July 18, 2022

Phlebotomy Tips: How to Properly Mix a Blood Sample to Prevent Clotting

Key Takeaways

  • Red blood cells are fragile, which means they won’t tolerate a lot of turbulence in the tube. That’s why learning to properly mix a blood sample is a surefire way to prevent a laboratory rejecting your blood sample for clotting. 
  • It’s not difficult to mix a tube, however, it’s important that whenever we’re teaching someone to mix tubes that we’re methodical about teaching the proper method. 
  • When the tube is inverted and we give the air bubble time to rise, that air bubble will create friction along the tube and erode the additives. This will assist you in mixing the sample. 
  • The most important takeaway to remember is: Let the air bubble do the mixing.

Are you a phlebotomist, or interested in learning more about phlebotomy? If so, you’ve come to the right place. Getlabs Phlebotomy Tips is a series focused on sharing knowledge, advice, and best practices for phlebotomists and mobile phlebotomists. 

Here’s a quick Jeopardy challenge: The second most common reason laboratories reject blood samples.

If you responded, “What are clotted samples,” then you are correct! 

Red blood cells are fragile, which means they won’t tolerate a lot of turbulence in the tube. That’s why learning to properly mix a blood sample is a surefire way to prevent a laboratory rejecting your blood sample for clotting. 

Let’s review why mixing a blood sample properly is so underestimated and how you can teach proper mixing.

 

Why is mixing a blood sample to prevent clotting so underestimated? 

There are several different styles and approaches to mixing tubes. Here are a few. 

  • Jiggling the tube: This involves shaking the tube back and forth between your fingers, like trying to unlock a door with the wrong key 
  • The bartender mix: Like Tom Cruise in Cocktail, shaking the tube like a cocktail shaker is one overly aggressive approach to mixing a sample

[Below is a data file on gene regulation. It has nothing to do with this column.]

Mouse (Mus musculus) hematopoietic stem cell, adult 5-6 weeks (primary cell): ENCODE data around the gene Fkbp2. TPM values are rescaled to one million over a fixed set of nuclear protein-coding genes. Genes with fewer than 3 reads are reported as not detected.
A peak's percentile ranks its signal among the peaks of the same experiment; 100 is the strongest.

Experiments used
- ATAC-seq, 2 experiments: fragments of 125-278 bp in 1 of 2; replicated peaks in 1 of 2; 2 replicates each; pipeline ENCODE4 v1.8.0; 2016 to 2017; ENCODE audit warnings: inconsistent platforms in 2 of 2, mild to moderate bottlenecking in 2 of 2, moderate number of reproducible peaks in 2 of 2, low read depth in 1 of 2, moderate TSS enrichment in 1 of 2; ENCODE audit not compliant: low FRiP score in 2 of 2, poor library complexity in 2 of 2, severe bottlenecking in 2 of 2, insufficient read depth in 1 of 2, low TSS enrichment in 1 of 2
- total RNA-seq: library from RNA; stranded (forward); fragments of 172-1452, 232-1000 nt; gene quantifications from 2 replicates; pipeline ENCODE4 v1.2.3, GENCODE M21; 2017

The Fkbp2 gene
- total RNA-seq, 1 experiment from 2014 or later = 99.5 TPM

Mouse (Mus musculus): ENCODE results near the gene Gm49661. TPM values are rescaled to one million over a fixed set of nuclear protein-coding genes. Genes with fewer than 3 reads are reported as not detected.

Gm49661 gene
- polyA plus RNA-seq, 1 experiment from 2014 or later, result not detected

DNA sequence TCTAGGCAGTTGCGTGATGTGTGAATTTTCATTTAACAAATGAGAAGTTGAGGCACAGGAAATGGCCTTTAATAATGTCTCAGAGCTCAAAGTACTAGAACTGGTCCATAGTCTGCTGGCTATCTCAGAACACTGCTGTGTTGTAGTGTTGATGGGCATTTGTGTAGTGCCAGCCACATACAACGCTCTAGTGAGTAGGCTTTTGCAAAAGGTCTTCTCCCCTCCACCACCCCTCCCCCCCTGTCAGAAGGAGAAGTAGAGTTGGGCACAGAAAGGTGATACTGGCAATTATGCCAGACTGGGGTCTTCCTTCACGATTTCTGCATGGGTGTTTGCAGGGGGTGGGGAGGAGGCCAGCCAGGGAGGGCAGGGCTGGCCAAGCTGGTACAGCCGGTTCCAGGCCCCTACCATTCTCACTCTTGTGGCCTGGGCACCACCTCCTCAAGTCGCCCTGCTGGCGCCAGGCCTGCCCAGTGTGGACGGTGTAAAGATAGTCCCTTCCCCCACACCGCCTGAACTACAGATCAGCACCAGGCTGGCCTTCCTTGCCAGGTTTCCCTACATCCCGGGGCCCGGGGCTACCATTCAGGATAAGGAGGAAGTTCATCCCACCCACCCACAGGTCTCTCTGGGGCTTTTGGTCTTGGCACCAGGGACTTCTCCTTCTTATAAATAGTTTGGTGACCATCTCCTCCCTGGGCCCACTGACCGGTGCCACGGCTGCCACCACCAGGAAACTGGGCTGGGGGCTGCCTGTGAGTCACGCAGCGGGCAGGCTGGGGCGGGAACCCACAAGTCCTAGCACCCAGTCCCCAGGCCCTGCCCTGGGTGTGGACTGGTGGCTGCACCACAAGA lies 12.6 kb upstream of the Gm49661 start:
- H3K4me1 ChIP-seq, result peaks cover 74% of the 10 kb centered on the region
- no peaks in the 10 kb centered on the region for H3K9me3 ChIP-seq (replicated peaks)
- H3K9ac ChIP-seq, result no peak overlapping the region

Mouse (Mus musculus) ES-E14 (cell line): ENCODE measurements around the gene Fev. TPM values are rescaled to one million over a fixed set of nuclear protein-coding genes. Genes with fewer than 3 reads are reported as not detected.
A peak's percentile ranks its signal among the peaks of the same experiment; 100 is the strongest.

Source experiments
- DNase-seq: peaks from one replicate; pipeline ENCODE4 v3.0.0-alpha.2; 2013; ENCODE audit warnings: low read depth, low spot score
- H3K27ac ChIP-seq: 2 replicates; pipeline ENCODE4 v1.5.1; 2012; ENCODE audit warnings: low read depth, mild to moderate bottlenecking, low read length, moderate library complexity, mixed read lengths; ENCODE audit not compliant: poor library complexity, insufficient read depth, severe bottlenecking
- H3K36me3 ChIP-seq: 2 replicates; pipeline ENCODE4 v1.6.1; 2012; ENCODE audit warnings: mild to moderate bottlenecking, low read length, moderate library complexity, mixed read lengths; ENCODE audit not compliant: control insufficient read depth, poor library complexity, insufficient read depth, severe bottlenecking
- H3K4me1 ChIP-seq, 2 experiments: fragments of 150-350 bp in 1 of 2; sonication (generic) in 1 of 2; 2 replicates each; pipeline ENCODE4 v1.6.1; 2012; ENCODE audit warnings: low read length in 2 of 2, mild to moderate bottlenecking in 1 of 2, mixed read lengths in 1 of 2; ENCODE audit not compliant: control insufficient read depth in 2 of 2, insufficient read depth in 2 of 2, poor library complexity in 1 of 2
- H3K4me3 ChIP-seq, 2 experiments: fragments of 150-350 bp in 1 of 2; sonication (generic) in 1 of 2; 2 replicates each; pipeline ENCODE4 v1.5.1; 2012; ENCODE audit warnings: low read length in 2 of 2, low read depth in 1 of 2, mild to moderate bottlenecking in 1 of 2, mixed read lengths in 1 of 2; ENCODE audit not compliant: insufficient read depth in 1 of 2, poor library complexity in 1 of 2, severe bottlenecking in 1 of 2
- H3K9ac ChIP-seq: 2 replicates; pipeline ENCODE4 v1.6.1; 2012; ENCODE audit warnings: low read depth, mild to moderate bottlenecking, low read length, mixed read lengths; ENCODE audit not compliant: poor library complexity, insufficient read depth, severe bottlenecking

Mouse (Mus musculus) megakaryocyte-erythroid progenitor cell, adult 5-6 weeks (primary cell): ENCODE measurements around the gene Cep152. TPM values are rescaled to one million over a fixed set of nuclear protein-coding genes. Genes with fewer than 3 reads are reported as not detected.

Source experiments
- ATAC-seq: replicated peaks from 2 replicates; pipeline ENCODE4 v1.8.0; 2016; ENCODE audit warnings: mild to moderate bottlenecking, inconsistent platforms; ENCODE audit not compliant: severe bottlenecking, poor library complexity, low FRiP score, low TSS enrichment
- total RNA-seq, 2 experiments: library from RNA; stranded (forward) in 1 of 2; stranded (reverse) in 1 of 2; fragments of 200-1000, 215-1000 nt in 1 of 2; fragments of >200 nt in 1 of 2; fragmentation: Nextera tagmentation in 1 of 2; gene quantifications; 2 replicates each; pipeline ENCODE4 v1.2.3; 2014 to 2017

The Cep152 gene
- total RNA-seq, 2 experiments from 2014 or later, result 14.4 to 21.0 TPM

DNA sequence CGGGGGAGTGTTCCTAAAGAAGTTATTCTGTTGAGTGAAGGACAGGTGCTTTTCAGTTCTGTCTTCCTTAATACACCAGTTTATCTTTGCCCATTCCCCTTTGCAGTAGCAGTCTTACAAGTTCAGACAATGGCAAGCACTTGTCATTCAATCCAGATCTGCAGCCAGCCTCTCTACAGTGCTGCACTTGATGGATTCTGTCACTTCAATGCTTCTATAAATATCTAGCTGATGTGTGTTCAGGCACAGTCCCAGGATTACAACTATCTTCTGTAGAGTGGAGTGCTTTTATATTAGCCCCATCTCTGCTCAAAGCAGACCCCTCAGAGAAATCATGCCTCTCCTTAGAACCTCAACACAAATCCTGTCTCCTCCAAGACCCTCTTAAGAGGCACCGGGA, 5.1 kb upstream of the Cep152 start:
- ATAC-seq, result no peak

• The juggler: Imagine a circus routine of tossing the tube in the air (please, don’t do this)
  • Shaking it up: Like shaking a bottle of soda with your thumb sealing the bottle top 

It’s not difficult to mix a tube, however, it’s important that whenever we’re teaching someone to mix tubes that we’re methodical about teaching the proper method. By teaching the proper technique, fewer samples will reach the lab and be rejected for something easily avoidable.

How do you teach proper mixing?   

For this demonstration, you’ll need to find a large prop to demonstrate with. If you have a large inflated tube, that’s perfect. Otherwise, any long cylinder object with a liquid and air pocket you have lying around will do, like a full two-liter soda bottle. 

What you want to demonstrate is that when a tube of blood is filled, there is headspace at the top with an air bubble. Because tubes have additives coated with to the side, the air bubble will travel the length of the tube and do all the mixing. 

When the tube is inverted and we give the air bubble time to rise, that air bubble will create friction along the tube and erode the additives. This will assist you in mixing the sample. 

Here are three easy steps to properly mixing the tube: 

  1. Invert the tube so that the air bubble has time to travel the length of the tube. 
  1. Once the air bubble has risen to the tube’s curved bottom and is above the blood again, pause, and then invert it again until it returns to the top portion of the tube (the cap end). That’s one inversion. 
  1. Repeat the process five times for all anticoagulant tubes. 

That’s it! Following this process will significantly lower your sample rejection rate due to clotted samples. 

The most important takeaway to remember is: Let the air bubble do the mixing. 

Lastly, shaking is breaking. 

Thanks for stopping by! We look forward to sharing more phlebotomy tips and best practices with you in the future. 

Getlabs is growing!  

If you’re considering a career as a phlebotomist or curious to learn more, consider working for a mobile phlebotomy service like Getlabs. We hire talented, passionate people from diverse backgrounds, not just because it’s the right thing to do, but because it makes our company stronger as a whole. 

If you share our values and our enthusiasm for helping our patients have the best experience, we have a home for you at Getlabs.

Check out our careers page and find out if we’re hiring in your area!

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